All design, from architecture to floral design, is pleasing to the eye when the principles of design are used. There’s a reason most people look at things and immediately have a reaction to whether they like it or not. Sometimes it’s difficult to articulate why we like or don’t like what we’re looking at, our eyes just know that something is off balance. Good flat lay design draws the eye to a clear subject first, then leads it through the frame to rest briefly on different objects in a relaxed way. When there is just a scattering of things on a flat surface with no framing, it can feel very chaotic and make us want to look away.
Below are two examples of flat lays that both have our cheesecloth running through them to pull everything together, but one looks chaotic and difficult to look at, the other looks cohesive with pleasing lines that pull your eye through the frame. The anchor of the fabric is an important component of the last photo, but doesn’t work at all in the first. Why?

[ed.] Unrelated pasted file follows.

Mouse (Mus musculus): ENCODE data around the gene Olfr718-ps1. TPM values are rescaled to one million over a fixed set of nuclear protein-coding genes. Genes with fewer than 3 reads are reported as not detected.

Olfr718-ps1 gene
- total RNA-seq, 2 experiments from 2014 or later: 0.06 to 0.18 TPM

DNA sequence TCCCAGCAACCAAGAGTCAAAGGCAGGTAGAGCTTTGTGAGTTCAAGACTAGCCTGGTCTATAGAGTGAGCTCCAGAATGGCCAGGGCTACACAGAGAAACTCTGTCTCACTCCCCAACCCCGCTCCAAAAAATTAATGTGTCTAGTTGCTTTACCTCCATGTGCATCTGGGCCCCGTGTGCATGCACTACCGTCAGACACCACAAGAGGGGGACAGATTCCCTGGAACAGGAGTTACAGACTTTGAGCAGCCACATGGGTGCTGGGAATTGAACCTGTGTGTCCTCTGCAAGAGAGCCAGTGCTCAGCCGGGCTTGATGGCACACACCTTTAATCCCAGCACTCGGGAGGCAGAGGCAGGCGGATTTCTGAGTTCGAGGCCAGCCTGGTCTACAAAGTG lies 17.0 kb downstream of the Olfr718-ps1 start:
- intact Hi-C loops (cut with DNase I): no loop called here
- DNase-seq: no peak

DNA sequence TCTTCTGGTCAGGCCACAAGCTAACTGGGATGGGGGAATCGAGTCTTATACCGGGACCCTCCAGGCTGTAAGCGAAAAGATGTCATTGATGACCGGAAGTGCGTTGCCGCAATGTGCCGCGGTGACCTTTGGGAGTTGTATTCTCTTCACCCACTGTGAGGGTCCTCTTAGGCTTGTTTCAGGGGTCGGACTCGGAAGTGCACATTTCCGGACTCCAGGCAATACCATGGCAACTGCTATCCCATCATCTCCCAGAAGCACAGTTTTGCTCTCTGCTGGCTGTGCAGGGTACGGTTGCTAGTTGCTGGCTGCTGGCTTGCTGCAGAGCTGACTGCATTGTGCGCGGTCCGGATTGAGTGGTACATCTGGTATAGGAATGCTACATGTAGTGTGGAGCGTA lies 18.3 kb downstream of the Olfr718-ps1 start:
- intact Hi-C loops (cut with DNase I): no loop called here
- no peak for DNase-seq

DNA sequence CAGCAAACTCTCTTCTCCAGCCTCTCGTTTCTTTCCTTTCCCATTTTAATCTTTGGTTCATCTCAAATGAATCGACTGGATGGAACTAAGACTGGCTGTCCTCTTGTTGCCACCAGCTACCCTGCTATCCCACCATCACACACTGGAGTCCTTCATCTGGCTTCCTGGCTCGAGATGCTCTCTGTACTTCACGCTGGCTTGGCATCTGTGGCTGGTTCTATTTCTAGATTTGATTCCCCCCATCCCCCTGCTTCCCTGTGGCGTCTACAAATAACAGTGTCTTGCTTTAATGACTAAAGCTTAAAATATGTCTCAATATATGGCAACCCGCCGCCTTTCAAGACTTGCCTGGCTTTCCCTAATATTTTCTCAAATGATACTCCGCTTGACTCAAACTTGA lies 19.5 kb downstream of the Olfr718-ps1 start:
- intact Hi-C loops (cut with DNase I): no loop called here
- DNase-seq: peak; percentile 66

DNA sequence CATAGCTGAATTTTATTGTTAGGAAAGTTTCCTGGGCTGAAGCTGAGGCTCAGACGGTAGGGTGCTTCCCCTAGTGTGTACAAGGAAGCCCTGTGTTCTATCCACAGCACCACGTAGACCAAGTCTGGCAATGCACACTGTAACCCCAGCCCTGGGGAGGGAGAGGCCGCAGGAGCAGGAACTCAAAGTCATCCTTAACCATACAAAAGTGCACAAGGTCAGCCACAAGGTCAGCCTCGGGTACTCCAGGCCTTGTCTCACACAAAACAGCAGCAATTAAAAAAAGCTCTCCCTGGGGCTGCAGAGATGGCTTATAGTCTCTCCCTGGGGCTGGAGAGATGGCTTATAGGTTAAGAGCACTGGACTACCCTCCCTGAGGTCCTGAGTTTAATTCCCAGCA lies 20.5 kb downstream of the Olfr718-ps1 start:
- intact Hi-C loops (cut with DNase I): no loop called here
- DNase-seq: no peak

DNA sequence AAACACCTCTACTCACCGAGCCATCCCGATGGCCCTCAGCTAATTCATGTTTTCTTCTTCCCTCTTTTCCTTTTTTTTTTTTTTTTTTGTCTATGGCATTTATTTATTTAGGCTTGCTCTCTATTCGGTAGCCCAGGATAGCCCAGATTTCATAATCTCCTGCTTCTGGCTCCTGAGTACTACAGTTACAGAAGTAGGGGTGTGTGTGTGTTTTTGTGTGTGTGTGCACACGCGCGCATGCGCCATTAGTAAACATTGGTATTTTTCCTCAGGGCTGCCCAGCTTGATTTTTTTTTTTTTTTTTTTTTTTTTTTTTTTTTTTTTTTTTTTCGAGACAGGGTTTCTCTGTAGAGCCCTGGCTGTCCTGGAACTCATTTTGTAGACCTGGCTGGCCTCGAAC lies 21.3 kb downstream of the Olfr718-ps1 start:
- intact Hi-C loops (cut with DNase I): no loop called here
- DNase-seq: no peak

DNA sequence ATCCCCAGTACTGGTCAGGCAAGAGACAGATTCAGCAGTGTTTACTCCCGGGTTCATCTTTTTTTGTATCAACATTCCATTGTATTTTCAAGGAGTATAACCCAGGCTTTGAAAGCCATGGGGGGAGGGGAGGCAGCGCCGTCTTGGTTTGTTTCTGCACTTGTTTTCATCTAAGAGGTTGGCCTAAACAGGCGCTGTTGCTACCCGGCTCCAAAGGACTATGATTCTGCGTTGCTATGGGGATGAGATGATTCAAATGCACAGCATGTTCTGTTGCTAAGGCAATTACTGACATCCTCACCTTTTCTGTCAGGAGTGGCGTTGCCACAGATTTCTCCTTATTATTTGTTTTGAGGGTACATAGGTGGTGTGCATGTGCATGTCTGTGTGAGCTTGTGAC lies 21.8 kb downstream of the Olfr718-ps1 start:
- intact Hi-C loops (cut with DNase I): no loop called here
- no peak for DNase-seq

The first photo has lines pointing all over the place. There are straight lines conflicting with round shapes and a smattering of objects and colors means that your eye doesn’t have anywhere to rest.
The second photo has clear distinctions that show your eye where to go. The lines are pointing in the same direction, there are two sides to look at and rest for a few seconds, and the colors are all in the same palette which makes it simpler for the eye to digest it all.
Choose a subject, make that the focal point, and then remember to use symmetry and simplicity to complete the flat lay. If you keep adding objects and don’t know where to put them, take some of them away. Less is more in a flat lay, and many items can be very difficult to assemble in a pleasing way. As you progress with your flat lay skills, adding more layers of objects will become easier.